• Medication to help relax the bladder muscles, which play an important role in urge incontinence. 
  • Physiotherapy to strengthen the pelvic floor, which supports your bladder. A physiotherapist can design a special pelvic exercise program for you. 
  • Surgery to support or ‘hold up’ your bladder or urethra (the tube that links your bladder to the outside of your body). Surgery is usually only considered if medication or physiotherapy have not been successful.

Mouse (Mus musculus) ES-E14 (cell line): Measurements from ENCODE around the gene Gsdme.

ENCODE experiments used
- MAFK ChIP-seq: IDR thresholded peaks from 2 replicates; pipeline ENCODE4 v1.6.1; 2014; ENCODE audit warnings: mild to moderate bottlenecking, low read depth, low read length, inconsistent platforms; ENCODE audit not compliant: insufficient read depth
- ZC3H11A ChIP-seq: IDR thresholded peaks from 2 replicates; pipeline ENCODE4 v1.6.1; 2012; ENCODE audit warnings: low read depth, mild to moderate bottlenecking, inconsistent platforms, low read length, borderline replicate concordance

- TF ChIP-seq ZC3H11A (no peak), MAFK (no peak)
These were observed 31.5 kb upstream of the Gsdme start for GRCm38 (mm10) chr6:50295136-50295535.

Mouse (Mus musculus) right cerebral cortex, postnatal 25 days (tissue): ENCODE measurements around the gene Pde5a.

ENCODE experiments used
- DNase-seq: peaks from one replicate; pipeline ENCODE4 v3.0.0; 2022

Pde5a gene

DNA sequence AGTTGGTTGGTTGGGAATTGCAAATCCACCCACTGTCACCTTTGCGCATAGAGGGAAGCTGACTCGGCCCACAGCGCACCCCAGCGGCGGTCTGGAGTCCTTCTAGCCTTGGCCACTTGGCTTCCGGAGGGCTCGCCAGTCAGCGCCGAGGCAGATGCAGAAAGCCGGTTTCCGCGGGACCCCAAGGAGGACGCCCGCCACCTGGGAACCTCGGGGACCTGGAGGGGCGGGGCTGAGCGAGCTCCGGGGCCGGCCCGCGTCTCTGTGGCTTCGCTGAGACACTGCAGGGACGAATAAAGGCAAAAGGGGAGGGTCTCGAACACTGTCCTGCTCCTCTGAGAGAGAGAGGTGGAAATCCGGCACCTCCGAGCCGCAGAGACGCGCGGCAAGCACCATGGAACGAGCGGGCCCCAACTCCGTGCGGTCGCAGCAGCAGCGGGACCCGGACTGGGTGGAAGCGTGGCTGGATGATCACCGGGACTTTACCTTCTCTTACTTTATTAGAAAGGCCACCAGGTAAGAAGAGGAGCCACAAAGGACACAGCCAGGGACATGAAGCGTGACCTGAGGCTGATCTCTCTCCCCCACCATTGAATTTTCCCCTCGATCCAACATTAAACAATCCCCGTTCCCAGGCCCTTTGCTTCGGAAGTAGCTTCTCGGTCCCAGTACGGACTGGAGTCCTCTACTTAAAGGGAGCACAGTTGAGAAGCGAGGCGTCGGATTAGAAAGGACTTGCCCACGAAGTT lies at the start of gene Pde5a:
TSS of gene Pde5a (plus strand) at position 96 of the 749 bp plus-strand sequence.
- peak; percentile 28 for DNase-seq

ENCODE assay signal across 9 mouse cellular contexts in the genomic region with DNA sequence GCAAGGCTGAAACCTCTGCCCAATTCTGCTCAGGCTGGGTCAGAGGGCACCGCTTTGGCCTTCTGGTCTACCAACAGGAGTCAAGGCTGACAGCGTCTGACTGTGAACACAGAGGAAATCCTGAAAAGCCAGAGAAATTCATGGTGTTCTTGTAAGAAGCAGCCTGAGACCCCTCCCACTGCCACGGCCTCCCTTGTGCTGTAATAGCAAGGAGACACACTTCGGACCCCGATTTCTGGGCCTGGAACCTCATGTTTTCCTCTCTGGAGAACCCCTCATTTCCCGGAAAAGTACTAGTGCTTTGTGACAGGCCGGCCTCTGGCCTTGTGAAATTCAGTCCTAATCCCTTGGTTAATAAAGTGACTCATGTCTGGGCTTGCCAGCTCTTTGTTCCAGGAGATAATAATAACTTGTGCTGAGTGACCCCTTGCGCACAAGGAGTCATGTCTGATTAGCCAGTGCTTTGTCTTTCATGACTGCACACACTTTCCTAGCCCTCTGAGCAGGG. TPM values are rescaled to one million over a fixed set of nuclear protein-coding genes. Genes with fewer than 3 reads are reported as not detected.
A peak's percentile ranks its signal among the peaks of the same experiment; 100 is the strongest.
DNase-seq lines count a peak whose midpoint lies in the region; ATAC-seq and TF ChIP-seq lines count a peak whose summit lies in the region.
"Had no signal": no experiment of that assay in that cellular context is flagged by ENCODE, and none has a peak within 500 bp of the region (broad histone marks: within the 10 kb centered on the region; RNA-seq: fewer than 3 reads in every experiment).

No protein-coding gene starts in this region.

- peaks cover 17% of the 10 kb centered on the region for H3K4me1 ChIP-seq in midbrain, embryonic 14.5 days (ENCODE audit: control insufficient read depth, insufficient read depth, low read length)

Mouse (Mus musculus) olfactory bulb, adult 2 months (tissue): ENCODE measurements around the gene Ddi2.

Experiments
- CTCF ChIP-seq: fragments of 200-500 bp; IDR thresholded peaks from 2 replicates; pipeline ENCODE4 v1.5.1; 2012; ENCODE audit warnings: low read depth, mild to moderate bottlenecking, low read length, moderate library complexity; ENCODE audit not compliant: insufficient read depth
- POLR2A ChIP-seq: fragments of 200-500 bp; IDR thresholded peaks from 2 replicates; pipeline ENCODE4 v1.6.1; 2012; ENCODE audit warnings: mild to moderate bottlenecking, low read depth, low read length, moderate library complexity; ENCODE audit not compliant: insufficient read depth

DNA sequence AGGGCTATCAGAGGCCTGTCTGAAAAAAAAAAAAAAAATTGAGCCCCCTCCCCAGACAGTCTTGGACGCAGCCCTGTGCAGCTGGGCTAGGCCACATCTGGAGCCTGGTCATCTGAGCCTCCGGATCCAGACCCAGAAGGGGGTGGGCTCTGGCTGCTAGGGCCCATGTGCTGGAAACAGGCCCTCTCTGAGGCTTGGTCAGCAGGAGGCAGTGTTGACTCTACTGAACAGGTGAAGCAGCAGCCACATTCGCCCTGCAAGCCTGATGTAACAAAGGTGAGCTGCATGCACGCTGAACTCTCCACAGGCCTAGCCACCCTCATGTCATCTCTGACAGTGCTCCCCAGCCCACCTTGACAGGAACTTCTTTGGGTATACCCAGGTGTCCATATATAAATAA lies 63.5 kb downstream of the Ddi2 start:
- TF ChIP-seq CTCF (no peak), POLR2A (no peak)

• The success of treatment can vary. While treatment may not ‘cure’ your incontinence, it can still help you live more comfortably with it.
  • bladder Diary, urodynamics, pelvic USS to check for urine retension and to exclude any pelvic pathology are helpful investigation prior to treatment
  • There are many  operations provided to treat stress incontinence:the approaches to these operation will be either trans vaginal, or transabdominal or laparoscopic or robotic.